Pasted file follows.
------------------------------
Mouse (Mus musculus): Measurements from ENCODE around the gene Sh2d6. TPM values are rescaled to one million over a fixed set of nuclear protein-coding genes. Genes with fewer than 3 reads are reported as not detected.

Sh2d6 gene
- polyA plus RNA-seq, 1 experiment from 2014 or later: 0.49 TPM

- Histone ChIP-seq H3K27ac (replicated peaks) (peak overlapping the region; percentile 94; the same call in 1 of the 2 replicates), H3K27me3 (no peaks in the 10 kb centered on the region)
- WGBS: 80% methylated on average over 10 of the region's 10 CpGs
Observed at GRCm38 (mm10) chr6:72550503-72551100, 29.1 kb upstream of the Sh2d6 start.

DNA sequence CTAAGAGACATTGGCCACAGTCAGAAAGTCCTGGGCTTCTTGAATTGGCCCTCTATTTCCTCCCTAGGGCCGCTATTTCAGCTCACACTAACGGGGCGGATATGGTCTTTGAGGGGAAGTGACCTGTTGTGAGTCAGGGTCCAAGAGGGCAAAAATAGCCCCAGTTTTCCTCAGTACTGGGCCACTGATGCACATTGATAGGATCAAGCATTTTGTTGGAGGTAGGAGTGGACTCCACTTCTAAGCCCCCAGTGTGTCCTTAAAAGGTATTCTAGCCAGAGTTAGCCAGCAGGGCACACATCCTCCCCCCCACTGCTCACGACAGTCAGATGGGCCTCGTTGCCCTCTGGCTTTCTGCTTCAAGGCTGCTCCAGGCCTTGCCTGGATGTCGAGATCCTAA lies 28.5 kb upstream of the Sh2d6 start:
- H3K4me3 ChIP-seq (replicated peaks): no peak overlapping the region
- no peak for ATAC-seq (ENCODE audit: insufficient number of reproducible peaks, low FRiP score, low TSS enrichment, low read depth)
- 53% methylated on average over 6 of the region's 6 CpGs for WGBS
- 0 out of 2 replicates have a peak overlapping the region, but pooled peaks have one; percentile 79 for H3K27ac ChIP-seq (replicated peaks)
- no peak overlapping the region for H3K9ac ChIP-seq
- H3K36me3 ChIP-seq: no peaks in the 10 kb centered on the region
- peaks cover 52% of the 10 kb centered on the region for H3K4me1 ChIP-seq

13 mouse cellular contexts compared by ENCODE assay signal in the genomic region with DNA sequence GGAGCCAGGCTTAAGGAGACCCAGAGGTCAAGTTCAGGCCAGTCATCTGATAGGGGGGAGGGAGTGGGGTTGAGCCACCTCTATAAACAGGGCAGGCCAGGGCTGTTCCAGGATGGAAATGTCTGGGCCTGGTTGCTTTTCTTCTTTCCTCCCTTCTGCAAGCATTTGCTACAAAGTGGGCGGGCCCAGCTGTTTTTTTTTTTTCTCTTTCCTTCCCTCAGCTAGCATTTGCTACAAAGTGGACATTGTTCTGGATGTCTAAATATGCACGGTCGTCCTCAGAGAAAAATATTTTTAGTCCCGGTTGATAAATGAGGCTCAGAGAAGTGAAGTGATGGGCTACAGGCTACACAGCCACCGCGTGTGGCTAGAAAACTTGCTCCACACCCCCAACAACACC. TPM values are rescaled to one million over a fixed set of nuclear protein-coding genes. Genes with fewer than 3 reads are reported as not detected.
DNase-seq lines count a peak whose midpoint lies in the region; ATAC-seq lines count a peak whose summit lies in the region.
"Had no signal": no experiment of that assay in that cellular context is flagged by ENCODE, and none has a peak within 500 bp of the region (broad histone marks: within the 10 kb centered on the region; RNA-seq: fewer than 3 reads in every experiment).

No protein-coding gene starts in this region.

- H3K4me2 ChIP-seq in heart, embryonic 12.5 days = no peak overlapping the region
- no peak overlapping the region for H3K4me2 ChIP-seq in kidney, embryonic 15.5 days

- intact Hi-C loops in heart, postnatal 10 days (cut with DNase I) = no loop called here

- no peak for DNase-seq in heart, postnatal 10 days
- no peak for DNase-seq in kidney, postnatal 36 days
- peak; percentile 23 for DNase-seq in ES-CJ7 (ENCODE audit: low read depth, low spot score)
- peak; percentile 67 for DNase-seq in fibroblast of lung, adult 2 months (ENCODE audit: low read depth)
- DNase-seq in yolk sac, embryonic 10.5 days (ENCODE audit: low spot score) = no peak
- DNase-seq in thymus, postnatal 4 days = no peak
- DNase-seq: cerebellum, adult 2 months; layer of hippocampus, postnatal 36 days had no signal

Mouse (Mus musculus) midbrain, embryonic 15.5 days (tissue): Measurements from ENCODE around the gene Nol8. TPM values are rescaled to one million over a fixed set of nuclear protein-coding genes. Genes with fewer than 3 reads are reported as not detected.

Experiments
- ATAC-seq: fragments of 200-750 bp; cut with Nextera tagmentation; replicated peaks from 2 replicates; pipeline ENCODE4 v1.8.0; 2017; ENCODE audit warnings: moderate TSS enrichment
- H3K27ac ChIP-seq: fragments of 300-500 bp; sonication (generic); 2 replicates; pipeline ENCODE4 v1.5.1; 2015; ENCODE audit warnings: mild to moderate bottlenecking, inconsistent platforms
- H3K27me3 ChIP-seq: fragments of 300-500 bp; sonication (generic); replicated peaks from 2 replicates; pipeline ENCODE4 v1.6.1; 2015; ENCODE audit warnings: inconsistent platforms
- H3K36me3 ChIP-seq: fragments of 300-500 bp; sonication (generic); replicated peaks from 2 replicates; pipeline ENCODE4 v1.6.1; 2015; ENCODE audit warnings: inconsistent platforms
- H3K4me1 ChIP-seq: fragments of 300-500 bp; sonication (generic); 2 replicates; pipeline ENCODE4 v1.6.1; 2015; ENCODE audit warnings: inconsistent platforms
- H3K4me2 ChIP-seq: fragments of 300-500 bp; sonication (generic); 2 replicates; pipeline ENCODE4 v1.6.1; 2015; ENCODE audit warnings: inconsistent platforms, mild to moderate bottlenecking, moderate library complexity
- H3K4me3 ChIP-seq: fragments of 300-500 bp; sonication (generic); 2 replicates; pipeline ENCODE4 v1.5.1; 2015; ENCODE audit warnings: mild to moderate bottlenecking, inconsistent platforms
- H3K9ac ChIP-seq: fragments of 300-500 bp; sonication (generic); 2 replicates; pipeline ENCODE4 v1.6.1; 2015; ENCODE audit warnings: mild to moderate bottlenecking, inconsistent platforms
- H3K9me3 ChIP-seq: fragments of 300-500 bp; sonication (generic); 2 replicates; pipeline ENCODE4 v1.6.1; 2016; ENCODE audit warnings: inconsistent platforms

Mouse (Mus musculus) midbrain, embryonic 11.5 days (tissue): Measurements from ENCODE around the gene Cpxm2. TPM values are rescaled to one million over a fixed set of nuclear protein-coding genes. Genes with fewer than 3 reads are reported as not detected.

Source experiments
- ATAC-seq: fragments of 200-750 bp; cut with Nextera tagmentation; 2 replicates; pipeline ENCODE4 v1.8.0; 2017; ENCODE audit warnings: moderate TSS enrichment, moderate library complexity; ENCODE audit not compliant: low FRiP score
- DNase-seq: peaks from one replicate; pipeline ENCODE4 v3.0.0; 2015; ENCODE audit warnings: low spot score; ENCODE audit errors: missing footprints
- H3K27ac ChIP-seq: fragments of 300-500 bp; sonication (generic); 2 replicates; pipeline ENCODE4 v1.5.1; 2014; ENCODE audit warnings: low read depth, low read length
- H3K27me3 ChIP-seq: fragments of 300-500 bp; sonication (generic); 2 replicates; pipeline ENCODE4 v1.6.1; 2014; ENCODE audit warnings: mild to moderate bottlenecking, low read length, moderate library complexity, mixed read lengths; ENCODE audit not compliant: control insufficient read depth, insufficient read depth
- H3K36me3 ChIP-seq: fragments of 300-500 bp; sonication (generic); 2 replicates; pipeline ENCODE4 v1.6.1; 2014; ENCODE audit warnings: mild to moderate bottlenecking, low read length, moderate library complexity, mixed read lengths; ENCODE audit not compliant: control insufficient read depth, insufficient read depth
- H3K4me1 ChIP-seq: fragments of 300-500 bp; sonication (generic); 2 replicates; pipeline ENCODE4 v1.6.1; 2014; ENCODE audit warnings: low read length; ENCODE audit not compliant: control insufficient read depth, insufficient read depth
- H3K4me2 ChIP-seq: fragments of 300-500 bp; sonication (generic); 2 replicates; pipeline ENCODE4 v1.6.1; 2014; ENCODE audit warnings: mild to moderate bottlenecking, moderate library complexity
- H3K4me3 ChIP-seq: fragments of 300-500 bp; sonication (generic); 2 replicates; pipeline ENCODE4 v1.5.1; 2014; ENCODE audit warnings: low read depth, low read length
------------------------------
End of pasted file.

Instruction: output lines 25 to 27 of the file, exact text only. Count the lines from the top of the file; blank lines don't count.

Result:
- peak; percentile 67 for DNase-seq in fibroblast of lung, adult 2 months (ENCODE audit: low read depth)
- DNase-seq in yolk sac, embryonic 10.5 days (ENCODE audit: low spot score) = no peak
- DNase-seq in thymus, postnatal 4 days = no peak